Rising mortgage interest rates and home prices cut into the purchasing power of homebuyers and made homeownership costs more burdensome in March, the National Association of Realtors said.

The NAR's Housing Affordability Index, which tracks monthly changes in homebuying capability, measured 103.8 in March, down from 106.4 in February.The March drop was the fourth straight fall in the Index, which last year averaged 113.2, down from 113.8 in 1987.

At 103.8, the index means that a family earning the national median annual income of $32,421 in March had 103.8 percent of the income needed to qualify for a conventional loan covering 80 percent of a home priced at $93,100, the national median price for existing single-family homes that month.

Half of the families in the United States earn more than the median income and half earn less. Similarly, half of the existing single-family homes sell for more than the median price and half sell for less.

The March qualifying income for the median-priced home was $31,246. Since the median income for the month, $32,421, exceeded the qualifying income, a family earning the March median income could qualify for a conventional loan to purchase a home priced at about $96,500.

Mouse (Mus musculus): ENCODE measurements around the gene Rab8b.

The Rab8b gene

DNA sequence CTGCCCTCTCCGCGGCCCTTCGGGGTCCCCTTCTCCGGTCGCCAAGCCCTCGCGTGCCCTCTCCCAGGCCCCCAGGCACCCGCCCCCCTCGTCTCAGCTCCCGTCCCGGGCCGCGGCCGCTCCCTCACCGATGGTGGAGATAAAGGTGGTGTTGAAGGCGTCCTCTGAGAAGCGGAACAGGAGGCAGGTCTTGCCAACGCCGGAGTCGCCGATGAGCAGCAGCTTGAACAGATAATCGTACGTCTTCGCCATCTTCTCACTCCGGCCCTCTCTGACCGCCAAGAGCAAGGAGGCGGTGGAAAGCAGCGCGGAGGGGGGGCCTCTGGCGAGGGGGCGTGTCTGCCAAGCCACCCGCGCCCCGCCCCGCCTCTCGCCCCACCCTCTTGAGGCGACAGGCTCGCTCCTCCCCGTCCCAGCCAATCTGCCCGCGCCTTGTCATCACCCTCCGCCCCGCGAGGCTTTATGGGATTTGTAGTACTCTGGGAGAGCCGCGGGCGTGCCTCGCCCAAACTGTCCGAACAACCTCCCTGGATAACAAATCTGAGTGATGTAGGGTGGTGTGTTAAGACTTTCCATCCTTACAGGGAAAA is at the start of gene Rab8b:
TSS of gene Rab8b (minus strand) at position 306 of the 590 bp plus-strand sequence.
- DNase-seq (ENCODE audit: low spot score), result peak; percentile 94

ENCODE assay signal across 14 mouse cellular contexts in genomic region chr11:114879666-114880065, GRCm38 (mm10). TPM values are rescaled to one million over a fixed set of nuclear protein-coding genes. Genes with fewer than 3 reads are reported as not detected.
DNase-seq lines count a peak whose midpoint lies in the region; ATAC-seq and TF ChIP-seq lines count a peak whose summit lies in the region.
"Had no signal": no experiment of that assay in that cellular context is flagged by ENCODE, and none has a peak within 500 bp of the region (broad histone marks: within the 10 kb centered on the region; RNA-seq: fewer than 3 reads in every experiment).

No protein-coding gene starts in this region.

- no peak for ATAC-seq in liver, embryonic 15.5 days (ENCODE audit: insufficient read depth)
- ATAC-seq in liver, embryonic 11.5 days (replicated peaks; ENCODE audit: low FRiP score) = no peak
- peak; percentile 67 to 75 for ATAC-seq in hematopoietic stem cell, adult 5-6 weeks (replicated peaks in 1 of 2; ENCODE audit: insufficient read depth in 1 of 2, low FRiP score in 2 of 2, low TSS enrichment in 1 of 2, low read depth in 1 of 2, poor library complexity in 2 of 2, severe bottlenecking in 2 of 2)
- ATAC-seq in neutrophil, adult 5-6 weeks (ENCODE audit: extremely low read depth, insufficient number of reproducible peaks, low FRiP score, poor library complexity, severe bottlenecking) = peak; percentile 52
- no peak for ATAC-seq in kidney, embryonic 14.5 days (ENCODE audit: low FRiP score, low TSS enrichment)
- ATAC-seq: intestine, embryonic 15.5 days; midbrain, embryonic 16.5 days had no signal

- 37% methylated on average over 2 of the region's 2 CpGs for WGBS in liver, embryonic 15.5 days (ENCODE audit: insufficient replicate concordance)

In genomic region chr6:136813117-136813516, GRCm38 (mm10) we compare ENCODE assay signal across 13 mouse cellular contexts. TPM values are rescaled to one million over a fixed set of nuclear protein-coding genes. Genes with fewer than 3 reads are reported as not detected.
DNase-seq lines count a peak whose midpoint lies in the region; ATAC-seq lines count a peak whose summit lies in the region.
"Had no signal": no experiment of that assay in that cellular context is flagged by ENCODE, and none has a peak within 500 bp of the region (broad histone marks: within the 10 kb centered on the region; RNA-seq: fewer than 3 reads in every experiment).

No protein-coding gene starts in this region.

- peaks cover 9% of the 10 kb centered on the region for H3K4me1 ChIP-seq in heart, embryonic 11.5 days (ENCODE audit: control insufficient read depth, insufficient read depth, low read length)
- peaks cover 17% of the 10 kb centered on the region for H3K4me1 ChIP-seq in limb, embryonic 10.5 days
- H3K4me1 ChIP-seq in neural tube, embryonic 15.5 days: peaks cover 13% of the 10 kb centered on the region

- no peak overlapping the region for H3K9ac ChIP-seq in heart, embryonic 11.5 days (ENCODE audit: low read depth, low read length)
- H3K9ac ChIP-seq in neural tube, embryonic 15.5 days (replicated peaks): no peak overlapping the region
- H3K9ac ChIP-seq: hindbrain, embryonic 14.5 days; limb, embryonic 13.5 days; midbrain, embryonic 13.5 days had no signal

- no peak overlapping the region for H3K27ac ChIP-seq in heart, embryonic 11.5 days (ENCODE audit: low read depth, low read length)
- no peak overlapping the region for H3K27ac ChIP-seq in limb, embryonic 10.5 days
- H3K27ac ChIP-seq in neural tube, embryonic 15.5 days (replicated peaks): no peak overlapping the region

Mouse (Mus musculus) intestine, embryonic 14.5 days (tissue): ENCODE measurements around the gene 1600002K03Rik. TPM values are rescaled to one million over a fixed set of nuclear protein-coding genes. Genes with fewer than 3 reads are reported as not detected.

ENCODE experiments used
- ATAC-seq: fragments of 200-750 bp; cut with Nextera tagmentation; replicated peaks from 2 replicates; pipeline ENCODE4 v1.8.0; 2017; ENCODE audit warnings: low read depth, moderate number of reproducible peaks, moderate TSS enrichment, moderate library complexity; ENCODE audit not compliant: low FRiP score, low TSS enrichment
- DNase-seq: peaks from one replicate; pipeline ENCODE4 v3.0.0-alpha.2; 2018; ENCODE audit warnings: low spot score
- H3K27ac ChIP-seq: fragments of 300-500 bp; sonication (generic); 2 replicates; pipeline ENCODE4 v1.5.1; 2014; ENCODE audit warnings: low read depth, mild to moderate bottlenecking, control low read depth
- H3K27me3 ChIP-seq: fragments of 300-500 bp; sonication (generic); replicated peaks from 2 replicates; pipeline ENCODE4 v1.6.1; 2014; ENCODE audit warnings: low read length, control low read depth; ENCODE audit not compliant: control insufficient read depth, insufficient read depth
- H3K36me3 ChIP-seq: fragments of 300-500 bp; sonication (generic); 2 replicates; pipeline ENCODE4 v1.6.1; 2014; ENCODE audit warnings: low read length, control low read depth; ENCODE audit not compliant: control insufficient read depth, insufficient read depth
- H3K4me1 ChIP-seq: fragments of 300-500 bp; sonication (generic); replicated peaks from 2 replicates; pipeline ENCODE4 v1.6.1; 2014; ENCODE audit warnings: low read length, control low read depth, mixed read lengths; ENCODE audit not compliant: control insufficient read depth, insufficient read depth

A combination of higher median home prices, mortgage interest rates and median family incomes resulted in a $19 increase, from $632 to $651, in the monthly mortgage payment from February to March, the NAR noted. The monthly payment took 24.1 percent of the income, up from 23.5 percent in February. One year ago, the monthly payment was $579, taking 22.3 percent of the income.

NAR President Ira Gribin said Monday that the March drop in the Affordability Index was a symptom of a comparatively larger loss in housing affordability for entry-level buyers.

"In broad terms, homebuying conditions have remained relatively favorable, considering the jumps in interest rates," Gribin said. "However, each time the index shows an overall loss in purchasing power, the buyers on the lower rungs of the housing ladder get hit the hardest."

The drop in housing affordability in March was due to an increase, from 9.78 percent to 9.96 percent, in the mortgage rate used to calculate the index, as well as a $1,200 increase in the median home price, which rose from $91,900 to $93,100, the NAR said. The loss in buying power was offset somewhat by a rise in the median family income, which grew $107 from $32,314 to $32,421.

NAR chief economist John A. Tuccillo noted that the rise in the median home price in March reflects a market in which the bulk of purchases have been made by upper-income buyers least affected by mortgage rate increases.

Tuccillo said housing affordability should improve in the coming months, due first to price stabilization, followed later by a decline in mortgage rates.